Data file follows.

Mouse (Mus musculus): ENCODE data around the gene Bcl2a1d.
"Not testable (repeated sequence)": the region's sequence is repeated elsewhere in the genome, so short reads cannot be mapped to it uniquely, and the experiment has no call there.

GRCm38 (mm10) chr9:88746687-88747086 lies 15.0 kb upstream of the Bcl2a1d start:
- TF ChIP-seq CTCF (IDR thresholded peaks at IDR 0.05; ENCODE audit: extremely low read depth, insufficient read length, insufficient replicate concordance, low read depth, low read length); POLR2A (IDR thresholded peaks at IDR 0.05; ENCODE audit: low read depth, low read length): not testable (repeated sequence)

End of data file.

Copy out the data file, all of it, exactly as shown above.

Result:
Mouse (Mus musculus): ENCODE data around the gene Bcl2a1d.
"Not testable (repeated sequence)": the region's sequence is repeated elsewhere in the genome, so short reads cannot be mapped to it uniquely, and the experiment has no call there.

GRCm38 (mm10) chr9:88746687-88747086 lies 15.0 kb upstream of the Bcl2a1d start:
- TF ChIP-seq CTCF (IDR thresholded peaks at IDR 0.05; ENCODE audit: extremely low read depth, insufficient read length, insufficient replicate concordance, low read depth, low read length); POLR2A (IDR thresholded peaks at IDR 0.05; ENCODE audit: low read depth, low read length): not testable (repeated sequence)